Tone of voice – what’s your usual tone of voice? What adjectives would you use to describe how you communicate – Funny? Colloquial? Polite? Chatty? Authoritative? Energizing? Expert? Reflective? Factual? I describe my tone of voice as direct and succinct. And I change it up sometimes depending on the audience.

Elements of Storytelling that can be the Cherry on Top

Front-line staff, those people in touch with customers or consumers, have great stories just from doing their jobs. Leaders can tap into those stories to influence other senior leaders and stakeholders.

Have a strong end to our story. We’ve all experienced movies and books with lacklustre endings that just fizzle out. Underline the hope or improvement the listener will experience, what’s the deeper take away for them to embrace?

Storytelling is an art, it’s not a technique or process although I’ve tried to break it down somewhat for you. Who in your organization does it well with whom you can partner? What stories have you seen told by other leaders or presenters outside your organization? Have a look at what they do for ideas and inspiration. Marketing departments and advertising agencies can often be good options for learning.

Telling stories can happen in various forms – verbally, audio, written or digitally.

Imagine the next time you want to influence or inspire, step into your audience’s shoes and share some of yourself with a story that plants the seed for them to consider what you’re suggesting. Stories are powerful ways of motivating and influencing people, especially those in your team with whom you have a relationship already.

Where could you benefit from developing your storytelling ability to motivate and inspire?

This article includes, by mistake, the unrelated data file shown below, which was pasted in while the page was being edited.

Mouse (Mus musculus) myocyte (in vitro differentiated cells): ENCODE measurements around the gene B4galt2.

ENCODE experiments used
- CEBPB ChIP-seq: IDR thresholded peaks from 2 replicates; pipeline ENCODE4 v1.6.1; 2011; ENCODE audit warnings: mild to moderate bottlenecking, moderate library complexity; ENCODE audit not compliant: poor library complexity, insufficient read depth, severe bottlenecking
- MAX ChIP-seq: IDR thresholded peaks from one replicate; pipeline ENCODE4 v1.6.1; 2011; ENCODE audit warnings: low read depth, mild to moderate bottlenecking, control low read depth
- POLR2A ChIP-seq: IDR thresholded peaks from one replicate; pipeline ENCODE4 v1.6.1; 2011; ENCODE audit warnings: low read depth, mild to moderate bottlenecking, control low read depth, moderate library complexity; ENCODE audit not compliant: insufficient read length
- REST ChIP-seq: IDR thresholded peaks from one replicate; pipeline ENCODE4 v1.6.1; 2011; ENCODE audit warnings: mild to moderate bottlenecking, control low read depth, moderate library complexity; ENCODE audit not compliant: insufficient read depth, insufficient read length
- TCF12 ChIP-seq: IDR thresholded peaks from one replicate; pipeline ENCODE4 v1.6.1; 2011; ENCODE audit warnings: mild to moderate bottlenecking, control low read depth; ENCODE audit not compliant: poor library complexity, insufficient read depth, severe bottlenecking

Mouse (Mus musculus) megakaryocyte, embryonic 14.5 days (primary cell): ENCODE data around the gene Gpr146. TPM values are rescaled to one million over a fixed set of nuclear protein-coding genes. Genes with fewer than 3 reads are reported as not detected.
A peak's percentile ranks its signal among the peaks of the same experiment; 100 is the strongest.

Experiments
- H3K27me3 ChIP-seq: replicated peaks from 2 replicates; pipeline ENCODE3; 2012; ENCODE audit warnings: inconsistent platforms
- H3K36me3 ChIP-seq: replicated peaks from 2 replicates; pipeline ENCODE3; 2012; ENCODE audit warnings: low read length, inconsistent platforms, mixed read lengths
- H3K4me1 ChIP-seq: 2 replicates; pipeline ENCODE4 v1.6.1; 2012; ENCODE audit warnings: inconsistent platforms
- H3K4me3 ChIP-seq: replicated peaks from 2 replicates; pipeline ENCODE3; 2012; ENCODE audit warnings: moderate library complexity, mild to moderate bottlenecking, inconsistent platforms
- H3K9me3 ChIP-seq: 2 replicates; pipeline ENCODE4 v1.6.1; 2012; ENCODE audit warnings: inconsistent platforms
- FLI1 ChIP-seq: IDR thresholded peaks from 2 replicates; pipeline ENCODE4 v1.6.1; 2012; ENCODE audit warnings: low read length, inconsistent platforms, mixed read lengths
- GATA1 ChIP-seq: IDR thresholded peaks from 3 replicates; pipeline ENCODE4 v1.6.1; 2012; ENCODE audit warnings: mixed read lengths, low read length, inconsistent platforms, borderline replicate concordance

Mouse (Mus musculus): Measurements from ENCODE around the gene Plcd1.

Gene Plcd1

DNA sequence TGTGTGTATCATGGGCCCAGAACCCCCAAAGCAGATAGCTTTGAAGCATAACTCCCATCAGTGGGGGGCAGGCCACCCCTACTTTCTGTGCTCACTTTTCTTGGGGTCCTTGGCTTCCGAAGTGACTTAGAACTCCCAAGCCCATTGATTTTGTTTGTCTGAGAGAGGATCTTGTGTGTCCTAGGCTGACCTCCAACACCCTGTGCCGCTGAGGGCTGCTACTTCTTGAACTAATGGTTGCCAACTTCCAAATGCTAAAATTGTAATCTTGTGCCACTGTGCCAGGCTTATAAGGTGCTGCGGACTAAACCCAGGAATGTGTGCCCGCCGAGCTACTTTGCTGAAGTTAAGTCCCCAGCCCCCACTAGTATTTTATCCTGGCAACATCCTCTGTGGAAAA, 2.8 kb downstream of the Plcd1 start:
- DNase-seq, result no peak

Book a complimentary coaching session with me here to explore how you can better influence and motivate your team.

Woman writing personal strengths Directions Coaching

How to Objectively Assess Your Strengths & Weaknesses at Work

Assessing your personal strengths especially and your weaknesses is key to improving your effectiveness and hence results. Improving your results starts with you because YOU are the only person YOU can change. I’m sure you’ve tried changing other people, such as your partner or boss. How did that go? You may have been lucky if they changed at all. The greatest opportunity for improvement lies in knowing yourself well and focusing on what’s within your control.

How to Identify Your Strengths

There are essentially two steps to identifying your strengths – looking at what you already have and then getting more input to ensure you have a well-rounded view. You want to reflect on your own thoughts about your strengths and you want the opinions of others too as you might have blind spots (strengths you aren’t aware of about yourself) and/or have an unrealistic view of yourself.

  1. Start by taking an inventory of all the available data you have on you. Look for all the evidence you have accumulated from recent years, including:
    1. Performance reviews (this will have your manager’s perspective and probably your own as well as many companies get the employee’s input as well as the management’s)
    2. 360⁰ surveys (surveys that your boss, team and peers have completed on you)
    3. Awards and certifications
    4. What are your passions? What do you enjoy doing?
    5. Any feedback you’ve received, e.g. verbal accolades, congratulatory cards, letters and emails
    6. Any assessments you’ve had done whether about strengths, personality, behaviour, preferences or aptitude
    7. Comments from your friends and family (yes, really!)
  2. If you don’t have any of the above, then initiate getting the feedback as other peoples’ opinions of your impact are important. One thing you can do is send a simple email to a variety of personal and professional contacts asking them for input. You can use the following verbatim to make it fast and easy for yourself, don’t overthink it:

I am working on my leadership development (always a work in progress I feel) and would genuinely appreciate your input. Would you please respond to the following 4 questions with as much detail or specificity as you can (bearing in mind, your initial, quick response is best for both you and me):